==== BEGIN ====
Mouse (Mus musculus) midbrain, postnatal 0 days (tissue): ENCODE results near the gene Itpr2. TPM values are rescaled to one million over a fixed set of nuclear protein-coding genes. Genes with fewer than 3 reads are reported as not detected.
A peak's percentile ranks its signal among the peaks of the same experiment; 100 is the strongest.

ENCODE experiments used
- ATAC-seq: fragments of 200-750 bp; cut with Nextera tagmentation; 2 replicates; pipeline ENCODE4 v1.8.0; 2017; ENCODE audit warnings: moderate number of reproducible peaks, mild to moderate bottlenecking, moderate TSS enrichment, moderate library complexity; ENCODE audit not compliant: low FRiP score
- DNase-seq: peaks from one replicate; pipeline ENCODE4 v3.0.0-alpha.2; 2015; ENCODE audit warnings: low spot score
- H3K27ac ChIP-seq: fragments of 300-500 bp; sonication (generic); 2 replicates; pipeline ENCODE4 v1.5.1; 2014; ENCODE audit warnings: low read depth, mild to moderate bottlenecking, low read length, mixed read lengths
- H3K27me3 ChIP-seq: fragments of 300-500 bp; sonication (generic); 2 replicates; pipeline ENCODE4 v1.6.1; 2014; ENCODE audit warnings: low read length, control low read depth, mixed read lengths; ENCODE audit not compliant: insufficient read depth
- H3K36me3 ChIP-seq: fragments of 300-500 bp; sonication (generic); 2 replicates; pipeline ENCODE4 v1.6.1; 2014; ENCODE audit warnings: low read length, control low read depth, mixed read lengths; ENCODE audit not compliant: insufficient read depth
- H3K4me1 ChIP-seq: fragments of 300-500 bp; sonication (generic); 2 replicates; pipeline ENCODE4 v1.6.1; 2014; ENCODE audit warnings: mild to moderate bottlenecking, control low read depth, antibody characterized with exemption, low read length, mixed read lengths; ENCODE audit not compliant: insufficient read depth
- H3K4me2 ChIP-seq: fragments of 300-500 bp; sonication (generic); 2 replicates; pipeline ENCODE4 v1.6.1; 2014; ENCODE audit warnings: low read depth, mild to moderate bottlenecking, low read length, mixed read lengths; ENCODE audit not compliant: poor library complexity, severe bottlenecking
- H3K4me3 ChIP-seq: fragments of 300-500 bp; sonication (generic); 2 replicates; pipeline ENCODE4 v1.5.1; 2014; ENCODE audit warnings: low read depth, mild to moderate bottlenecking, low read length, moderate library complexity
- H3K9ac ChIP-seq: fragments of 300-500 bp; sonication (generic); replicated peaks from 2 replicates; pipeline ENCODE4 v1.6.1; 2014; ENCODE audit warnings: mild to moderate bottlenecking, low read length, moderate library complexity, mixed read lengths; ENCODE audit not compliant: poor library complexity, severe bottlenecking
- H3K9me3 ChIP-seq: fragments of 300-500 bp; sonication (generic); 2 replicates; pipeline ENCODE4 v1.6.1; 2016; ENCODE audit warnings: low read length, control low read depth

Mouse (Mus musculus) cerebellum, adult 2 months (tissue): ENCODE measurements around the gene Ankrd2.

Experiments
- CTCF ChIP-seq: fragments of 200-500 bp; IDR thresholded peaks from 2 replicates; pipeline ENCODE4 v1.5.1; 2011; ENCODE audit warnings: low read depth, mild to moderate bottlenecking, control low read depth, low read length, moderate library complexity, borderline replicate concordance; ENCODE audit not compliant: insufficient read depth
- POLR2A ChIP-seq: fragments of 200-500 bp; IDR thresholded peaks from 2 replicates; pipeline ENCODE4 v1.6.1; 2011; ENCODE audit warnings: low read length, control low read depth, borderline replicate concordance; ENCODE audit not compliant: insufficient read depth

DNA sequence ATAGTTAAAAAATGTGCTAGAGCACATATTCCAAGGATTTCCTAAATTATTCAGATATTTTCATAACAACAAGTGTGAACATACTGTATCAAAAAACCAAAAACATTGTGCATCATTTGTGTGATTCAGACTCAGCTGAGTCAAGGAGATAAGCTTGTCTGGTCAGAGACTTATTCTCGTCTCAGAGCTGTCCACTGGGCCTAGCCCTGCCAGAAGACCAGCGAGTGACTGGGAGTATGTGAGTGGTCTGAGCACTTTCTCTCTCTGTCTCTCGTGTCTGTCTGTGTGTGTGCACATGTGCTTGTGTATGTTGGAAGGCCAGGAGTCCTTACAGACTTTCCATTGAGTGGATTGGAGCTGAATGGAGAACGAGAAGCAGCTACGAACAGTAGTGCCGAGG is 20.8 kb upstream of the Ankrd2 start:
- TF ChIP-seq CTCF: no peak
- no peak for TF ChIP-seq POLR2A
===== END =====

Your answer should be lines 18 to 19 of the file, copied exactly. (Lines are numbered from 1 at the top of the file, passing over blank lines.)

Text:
DNA sequence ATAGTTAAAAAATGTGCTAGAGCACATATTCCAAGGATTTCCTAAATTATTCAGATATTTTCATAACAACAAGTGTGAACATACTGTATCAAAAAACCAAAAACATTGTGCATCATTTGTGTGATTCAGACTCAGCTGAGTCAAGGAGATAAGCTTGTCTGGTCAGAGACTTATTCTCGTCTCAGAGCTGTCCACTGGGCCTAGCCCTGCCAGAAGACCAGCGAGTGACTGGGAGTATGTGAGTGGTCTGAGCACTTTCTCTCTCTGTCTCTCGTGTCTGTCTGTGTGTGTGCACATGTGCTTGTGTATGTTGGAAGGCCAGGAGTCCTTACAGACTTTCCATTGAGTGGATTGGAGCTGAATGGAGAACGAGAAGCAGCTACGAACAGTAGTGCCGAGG is 20.8 kb upstream of the Ankrd2 start:
- TF ChIP-seq CTCF: no peak